Researcher Dr Michael Anderson tells of his work on understanding the enablers and barriers that could improve the uptake of Patient Reported Outcome Measures (PROMs) in private healthcare.

The Private Healthcare Information Network (PHIN) has a huge role to play in improving transparency in private healthcare. Publishing data on the sector is a strong enabler to protect patient safety as well as promote choice. One way in which PHIN is really pushing for this is through its ambitious Patient Reported Outcome Measures (PROMs) programme.

PROMs are the only standardised measure that produce outcomes from a patient perspective. There are several benefits in using them:

  1. There is an intrinsic value in routinely using PROMs as they facilitate a shift towards providing more patient-centred care.
  2. They can flag patients who do not experience as expected health gains post-surgery, which can be investigated and additional support provided, if needed.
  3. They can be useful from a comparative perspective. By identifying above or below average PROMs scores, hospitals and consultants can share best practice, and look into underlying factors driving below-average performance.

PHIN’s ambition is to use PROMs nationally to inform patient choice. It recently started reporting private hips and knees PROMs in 2019, which is a step towards achieving this. The programme should be widely acknowledged and contributed to, but the completion rate for hips and knees PROMs to the network remains significantly below what is achieved in the NHS.

This formed the basis of my project’s key question: what are the enablers and barriers to improving PROMs uptake in the private healthcare sector?

To help answer this question, I will be focusing on behaviours and attitudes related to the collection, submission and use of PROMs data at eight different hospitals who work with PHIN. I have selected a combination of hospitals which reflect both high and poor performance in collecting and submitting PROMs data to get a broad range of perspectives. And I will be engaging with consultants and members of hospital staff at different levels, beginning with consultants, then speaking to nurses, administrators, managers and others. Each interview will follow a set questionnaire covering 14 areas, from belief about capabilities and optimism, to reinforcements and social influences.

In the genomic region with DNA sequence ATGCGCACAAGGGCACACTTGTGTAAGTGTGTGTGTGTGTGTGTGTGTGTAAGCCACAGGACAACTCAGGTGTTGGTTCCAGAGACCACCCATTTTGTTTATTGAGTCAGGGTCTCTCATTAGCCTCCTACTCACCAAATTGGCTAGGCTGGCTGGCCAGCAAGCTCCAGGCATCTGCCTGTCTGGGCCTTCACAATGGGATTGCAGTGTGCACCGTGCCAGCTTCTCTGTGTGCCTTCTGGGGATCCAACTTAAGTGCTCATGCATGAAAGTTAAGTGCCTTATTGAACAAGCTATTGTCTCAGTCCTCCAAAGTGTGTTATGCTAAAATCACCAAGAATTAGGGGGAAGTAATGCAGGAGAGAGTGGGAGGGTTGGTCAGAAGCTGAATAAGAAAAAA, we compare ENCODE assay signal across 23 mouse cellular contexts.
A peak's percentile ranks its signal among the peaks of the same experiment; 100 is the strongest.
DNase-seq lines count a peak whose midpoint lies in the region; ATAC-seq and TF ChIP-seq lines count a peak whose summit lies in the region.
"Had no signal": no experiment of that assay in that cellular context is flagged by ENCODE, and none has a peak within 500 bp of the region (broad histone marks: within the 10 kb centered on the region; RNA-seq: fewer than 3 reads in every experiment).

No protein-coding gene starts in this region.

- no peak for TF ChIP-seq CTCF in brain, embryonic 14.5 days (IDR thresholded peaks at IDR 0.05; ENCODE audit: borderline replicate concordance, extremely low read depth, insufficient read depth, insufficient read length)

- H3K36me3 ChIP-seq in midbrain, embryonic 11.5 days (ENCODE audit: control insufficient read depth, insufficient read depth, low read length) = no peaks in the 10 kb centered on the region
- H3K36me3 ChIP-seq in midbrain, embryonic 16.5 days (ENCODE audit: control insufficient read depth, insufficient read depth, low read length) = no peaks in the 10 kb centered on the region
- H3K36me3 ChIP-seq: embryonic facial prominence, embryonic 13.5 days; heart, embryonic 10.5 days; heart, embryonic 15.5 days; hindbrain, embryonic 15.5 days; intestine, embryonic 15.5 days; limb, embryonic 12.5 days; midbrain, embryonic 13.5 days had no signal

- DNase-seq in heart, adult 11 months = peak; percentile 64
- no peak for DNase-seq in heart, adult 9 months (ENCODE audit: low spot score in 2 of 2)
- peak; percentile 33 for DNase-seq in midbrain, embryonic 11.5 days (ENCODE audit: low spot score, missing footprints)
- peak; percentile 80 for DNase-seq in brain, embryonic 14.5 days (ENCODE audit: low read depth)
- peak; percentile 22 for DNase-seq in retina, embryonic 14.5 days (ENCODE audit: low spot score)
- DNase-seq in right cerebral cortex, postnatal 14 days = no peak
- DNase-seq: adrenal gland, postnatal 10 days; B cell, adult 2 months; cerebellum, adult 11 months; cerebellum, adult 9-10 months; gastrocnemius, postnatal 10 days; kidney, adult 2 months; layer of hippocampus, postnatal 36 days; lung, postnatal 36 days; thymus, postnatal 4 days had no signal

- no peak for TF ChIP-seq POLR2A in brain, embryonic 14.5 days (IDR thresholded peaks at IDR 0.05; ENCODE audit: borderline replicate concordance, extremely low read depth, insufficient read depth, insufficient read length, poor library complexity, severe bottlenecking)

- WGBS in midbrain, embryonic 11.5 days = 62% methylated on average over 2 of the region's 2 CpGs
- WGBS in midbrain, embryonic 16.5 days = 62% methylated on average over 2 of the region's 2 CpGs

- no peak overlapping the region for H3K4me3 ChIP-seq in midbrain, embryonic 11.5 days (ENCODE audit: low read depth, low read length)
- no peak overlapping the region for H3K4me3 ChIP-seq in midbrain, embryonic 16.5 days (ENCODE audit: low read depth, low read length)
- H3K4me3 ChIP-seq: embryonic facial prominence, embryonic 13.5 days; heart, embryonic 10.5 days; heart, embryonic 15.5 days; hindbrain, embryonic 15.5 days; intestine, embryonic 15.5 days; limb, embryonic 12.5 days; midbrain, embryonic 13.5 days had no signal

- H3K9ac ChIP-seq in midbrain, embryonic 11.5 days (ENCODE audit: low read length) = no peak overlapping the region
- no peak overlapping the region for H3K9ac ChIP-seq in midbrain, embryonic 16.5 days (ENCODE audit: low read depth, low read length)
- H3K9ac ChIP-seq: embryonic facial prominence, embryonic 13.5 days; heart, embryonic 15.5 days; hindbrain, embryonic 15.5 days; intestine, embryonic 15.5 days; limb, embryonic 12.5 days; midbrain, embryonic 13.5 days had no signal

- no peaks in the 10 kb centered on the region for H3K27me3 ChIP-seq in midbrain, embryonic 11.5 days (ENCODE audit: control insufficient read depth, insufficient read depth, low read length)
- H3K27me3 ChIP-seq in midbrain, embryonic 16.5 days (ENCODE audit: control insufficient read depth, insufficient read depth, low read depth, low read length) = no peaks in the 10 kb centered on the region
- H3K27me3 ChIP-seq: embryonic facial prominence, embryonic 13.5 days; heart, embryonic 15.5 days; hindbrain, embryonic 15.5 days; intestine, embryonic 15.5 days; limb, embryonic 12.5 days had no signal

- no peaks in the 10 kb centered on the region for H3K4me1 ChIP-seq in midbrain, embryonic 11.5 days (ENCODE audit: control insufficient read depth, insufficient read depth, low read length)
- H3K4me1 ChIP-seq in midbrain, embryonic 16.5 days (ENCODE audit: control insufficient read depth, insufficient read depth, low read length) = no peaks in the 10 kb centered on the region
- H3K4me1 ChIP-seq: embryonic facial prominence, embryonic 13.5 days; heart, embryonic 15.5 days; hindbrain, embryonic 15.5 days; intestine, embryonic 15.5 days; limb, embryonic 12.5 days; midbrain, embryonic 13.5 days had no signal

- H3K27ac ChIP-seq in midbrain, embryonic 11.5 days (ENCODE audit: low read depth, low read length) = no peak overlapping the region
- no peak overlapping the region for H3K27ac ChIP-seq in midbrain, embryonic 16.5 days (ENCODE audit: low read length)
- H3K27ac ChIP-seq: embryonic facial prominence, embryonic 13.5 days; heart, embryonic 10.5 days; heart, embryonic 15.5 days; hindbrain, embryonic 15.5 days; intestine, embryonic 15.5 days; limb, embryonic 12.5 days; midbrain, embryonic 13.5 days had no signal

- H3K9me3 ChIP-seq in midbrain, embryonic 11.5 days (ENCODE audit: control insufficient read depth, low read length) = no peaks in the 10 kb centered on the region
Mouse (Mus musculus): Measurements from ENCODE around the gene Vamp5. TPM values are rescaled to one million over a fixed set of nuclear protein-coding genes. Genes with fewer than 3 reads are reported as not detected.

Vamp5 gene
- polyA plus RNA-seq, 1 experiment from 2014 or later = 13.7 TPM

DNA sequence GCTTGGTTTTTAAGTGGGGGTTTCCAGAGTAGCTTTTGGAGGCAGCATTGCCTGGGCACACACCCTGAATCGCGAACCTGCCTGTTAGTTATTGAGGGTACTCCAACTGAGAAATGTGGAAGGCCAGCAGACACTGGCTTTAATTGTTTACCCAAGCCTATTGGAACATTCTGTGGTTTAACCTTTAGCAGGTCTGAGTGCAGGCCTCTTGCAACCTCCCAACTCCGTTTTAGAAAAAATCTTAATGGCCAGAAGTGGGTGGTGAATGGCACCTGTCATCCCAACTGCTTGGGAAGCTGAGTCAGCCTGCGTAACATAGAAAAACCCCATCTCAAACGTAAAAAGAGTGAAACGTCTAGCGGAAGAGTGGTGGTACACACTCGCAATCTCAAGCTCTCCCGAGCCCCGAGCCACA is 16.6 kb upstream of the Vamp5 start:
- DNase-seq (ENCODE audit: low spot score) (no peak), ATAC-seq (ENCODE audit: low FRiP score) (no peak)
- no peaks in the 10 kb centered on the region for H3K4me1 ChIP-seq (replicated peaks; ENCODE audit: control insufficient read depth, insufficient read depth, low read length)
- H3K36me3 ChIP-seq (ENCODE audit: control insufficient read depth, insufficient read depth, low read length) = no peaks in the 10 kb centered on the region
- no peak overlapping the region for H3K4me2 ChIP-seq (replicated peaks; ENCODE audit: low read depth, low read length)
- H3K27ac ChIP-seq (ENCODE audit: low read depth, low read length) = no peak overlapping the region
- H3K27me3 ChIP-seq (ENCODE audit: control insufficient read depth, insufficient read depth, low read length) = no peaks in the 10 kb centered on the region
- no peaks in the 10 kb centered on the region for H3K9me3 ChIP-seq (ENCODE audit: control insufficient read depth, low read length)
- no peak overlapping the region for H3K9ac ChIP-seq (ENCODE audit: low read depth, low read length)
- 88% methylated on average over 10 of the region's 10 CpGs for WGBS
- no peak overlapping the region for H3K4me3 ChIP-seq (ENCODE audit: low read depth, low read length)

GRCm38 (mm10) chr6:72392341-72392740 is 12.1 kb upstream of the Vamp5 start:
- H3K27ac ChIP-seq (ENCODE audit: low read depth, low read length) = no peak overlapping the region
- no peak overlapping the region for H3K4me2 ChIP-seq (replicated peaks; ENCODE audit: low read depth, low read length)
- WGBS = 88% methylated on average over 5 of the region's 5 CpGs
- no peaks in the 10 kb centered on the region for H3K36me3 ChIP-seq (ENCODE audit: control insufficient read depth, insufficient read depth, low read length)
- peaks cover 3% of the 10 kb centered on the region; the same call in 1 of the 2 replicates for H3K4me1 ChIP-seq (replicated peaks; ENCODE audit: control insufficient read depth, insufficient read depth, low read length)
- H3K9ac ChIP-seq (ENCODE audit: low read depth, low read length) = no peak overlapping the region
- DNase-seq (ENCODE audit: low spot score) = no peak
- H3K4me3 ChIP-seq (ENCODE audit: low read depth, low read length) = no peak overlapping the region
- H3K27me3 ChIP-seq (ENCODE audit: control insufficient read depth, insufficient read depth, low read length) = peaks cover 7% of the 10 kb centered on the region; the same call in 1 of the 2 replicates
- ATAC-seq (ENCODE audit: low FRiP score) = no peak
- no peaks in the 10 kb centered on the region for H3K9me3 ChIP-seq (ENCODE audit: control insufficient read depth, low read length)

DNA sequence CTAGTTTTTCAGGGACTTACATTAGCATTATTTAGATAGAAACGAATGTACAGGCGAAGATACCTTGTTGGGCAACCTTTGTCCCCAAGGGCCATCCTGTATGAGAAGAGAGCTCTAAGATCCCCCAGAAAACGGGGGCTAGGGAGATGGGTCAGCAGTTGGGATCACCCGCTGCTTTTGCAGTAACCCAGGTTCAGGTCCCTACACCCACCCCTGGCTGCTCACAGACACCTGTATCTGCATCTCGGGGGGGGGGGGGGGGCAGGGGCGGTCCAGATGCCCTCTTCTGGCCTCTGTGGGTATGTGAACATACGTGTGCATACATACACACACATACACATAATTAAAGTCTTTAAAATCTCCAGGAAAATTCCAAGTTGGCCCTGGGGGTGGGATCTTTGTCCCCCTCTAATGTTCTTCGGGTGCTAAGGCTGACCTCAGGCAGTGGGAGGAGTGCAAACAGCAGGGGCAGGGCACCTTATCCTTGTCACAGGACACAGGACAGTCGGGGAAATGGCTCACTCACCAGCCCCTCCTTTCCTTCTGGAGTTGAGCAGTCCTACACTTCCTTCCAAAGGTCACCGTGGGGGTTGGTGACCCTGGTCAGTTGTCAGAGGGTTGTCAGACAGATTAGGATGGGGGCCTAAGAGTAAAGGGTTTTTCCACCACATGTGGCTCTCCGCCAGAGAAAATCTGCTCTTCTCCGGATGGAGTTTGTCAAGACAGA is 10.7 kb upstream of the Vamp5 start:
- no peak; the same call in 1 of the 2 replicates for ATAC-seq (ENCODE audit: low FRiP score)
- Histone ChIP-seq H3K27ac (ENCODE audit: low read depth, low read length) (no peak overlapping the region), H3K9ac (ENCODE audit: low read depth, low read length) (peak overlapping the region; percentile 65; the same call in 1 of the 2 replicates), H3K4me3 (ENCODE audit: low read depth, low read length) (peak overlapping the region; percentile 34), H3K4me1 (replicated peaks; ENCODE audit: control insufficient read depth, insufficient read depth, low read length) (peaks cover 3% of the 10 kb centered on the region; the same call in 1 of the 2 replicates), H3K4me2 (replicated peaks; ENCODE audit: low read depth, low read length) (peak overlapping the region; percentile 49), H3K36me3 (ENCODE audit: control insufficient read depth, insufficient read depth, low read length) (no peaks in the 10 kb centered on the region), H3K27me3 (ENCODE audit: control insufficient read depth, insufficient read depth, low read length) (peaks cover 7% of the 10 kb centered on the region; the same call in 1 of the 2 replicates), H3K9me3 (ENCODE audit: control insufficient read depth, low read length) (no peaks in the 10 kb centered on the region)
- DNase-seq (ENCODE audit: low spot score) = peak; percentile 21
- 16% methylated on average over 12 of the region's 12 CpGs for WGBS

I have already begun the process of contacting these hospitals and interviewing consultants. It is too early for me to comment on the findings, but there are key areas I am looking at. These include:

  • Awareness – or lack thereof – of the PROMs programme among consultants and among staff at the hospitals;
  • Whether there is clear responsibility for collecting PROMs within hospitals;
  • To what degree data is used at site level; for example, whether staff are reviewing the data frequently and that consultants have access to the right insights from the data.

My project will have two main outcomes. Firstly, an overarching policy report for PHIN to use with consultants and hospitals to work through the barriers to collecting and using the data. Secondly, a separate academic publication which will lean heavily on the questionnaire framework. I aim to complete this work by Autumn 2021, with potential for a presentation of some provisional findings this summer. However, this timeline is dependent on the level of engagement from the hospitals I will be working with.

It is exciting to be involved with this collaboration with PHIN, not least because the London School of Economics and Political Science, where I work, is the first academic institution the network has partnered with. It has also been eye-opening to begin to understand the real complexity of the processes and data that PHIN works with. I hope this work will also be of real benefit to patients and the wider private healthcare sector, as we look at developing strategies to maximise the value of PROMs data in understanding the impact of treatment on patients.

Dr Michael Anderson (above), a research officer at the LSE, is working with PHIN as a clinical fellow as part of a new partnership. This blog was originally published in Independent Practitioner Today. The original can be accessed here:

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